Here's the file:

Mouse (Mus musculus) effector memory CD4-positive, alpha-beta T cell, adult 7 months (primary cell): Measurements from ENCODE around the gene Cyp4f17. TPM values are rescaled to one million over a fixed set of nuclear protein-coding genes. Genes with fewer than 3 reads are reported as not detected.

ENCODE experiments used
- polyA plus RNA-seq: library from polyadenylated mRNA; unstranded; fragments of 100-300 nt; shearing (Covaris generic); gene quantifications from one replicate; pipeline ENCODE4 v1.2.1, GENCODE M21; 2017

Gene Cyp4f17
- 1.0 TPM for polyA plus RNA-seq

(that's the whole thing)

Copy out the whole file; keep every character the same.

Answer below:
Mouse (Mus musculus) effector memory CD4-positive, alpha-beta T cell, adult 7 months (primary cell): Measurements from ENCODE around the gene Cyp4f17. TPM values are rescaled to one million over a fixed set of nuclear protein-coding genes. Genes with fewer than 3 reads are reported as not detected.

ENCODE experiments used
- polyA plus RNA-seq: library from polyadenylated mRNA; unstranded; fragments of 100-300 nt; shearing (Covaris generic); gene quantifications from one replicate; pipeline ENCODE4 v1.2.1, GENCODE M21; 2017

Gene Cyp4f17
- 1.0 TPM for polyA plus RNA-seq